French TV shoots cultural documentary

Posted: Tuesday, August 16, 2005


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  Kenaitze tribe member Sharon Isaak shows French TV crew the replacement for the traditional Ulu

French TV crew films Kenaitze tribe members at their Cook Inlet fishing site

European interest in Alaska seems to be increasing as evidenced by a recent French TV documentary intended for international viewing on worldwide Channel 5 later this year. The French TV film crew was on the Kenai Peninsula earlier this summer filming cultural interests such as the Russian Villages and Kenaitze educational fishery. “The idea is to produce a two hour prime time program for national French TV on a variety of Alaskan topics such as Native and Russian cultures, dog mushing, oil and gas development, and global warming,” said Francois Duveux of Marseilles, France. “We hope there is a large interest. To French people Alaska is very far away and while they know where it is they have not been exposed to much more than pictures of Eskimos and we hope our program will show them much more of the Alaskan ways of life,” Duveux explained during an interview at the Kenaitze educational fishing site on Kalifornsky Beach.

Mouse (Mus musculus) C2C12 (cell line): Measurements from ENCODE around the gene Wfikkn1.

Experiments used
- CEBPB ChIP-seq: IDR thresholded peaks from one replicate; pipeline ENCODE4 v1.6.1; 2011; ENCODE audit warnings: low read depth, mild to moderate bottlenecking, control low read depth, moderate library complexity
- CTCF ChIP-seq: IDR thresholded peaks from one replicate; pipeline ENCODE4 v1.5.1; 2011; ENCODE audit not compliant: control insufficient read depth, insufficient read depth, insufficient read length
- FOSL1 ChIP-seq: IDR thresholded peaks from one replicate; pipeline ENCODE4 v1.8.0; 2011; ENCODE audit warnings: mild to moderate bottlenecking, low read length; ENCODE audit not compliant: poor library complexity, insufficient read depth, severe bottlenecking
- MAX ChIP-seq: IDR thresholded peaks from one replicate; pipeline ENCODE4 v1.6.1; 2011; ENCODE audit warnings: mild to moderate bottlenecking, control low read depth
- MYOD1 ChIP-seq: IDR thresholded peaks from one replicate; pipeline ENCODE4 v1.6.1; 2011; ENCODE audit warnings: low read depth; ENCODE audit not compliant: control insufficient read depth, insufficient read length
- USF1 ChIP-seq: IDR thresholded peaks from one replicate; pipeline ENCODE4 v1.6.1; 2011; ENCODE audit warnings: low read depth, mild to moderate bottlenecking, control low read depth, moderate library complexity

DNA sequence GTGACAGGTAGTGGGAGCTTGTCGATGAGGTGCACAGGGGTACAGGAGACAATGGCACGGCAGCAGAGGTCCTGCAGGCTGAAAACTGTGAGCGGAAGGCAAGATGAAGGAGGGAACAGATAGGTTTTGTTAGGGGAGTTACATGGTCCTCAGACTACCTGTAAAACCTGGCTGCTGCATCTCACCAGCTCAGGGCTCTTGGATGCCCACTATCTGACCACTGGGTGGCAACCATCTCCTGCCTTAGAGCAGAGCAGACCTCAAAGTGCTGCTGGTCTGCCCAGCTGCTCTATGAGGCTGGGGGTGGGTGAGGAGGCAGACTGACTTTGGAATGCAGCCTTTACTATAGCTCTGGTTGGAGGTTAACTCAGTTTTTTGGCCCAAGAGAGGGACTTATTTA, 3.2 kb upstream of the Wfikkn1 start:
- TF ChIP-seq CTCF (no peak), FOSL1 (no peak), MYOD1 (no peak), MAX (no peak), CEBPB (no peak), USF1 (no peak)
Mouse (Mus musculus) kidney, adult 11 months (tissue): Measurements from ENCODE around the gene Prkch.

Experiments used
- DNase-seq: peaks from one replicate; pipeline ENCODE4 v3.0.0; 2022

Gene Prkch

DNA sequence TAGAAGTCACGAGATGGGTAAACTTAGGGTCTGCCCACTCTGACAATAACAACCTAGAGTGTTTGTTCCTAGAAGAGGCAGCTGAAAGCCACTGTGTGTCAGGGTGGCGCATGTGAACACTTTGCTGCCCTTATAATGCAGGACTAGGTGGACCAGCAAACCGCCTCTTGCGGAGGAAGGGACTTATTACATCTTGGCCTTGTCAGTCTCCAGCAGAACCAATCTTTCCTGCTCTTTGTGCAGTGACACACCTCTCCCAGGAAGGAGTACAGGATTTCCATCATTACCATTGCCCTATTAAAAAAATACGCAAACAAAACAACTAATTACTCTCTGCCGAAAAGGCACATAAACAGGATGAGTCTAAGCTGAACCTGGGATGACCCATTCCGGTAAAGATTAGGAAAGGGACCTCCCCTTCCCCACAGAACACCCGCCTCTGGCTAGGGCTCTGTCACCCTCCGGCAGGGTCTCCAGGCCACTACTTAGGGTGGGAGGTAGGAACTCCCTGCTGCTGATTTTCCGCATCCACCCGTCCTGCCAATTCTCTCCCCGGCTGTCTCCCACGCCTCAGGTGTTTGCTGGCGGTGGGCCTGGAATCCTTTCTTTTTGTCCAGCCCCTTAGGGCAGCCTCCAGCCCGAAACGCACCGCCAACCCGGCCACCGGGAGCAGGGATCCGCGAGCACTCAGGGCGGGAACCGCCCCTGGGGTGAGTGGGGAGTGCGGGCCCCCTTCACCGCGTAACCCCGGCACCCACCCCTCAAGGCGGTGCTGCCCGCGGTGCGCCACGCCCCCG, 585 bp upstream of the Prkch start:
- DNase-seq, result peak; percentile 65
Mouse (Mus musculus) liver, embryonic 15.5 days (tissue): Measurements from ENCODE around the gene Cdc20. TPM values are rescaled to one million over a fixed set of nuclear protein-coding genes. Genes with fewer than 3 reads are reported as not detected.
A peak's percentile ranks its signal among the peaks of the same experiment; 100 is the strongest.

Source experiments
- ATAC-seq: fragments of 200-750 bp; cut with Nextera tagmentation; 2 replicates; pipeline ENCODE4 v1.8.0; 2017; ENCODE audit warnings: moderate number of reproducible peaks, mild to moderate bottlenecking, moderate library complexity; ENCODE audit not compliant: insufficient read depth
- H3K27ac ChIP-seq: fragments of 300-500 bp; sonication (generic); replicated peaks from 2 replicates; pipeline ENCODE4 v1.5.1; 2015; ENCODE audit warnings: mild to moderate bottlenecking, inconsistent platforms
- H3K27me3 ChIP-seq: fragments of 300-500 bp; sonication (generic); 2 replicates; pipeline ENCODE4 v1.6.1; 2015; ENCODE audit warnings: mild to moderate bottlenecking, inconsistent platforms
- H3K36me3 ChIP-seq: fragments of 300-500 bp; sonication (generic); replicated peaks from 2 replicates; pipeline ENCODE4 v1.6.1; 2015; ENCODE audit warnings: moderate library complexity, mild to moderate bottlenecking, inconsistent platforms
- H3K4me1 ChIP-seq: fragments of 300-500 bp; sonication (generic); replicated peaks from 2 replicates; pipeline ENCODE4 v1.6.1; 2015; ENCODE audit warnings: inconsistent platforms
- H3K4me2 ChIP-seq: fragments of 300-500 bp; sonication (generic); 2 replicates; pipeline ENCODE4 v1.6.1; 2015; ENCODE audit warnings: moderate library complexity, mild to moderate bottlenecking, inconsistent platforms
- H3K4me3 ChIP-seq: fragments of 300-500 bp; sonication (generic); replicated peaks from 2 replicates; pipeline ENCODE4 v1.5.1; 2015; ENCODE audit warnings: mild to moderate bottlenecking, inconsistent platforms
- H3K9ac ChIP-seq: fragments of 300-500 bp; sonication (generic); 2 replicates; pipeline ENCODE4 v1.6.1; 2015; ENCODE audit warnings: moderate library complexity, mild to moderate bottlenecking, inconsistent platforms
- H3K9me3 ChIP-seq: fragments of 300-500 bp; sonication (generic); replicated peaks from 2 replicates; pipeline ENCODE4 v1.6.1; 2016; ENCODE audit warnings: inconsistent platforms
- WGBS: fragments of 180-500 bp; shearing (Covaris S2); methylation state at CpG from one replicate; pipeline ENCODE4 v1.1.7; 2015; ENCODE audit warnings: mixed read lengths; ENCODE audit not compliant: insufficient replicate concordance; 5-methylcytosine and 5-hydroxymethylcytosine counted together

Kenaitze tribe member Sharon Isaak shows French TV crew the replacement for the traditional Ulu

According to Duveux, French TV is similar to U.S. TV in that they have both commercial and public broadcasting. “Channel 5 is similar to the Discovery channel but more the equivalent of BBC in its worldwide audience covering the Americas, Africa, and Asia as well as Europe. Our program will be aired on a Monday night sometime in the fall,” said Duveux.

The French TV crew spent a day shadowing and filming members of the Kenaitze tribe as they harvested fish this summer, “Here at our site on the Kenai off Cannery Rd. we have what we call our educational fishery which helps us maintain and keep our traditions and culture in tact as well as teaching very important lessons to our young people as we pass these traditions for nutrition and preserving resources to the next generation. We have four generations here today and it’s what we’ve done forever, it’s a huge part of my life, you’ve got to get your hands dirty,” said Kenaitze member Bunny Swan-Gease.

18-year-old Christy Isaak recalled that when she and her sister were little their favorite memory was taking the live heart from the fish and keeping it beating, “It’s one of my best memories and now I watch the younger kids doing the same thing and freaking out, it’s really fun being part of the harvest. We bring people here who haven’t had this opportunity and they really enjoy experiencing our way of life as much as we do,” commented Isaak.

The air date of the French TV Alaska documentary has yet to be announced.

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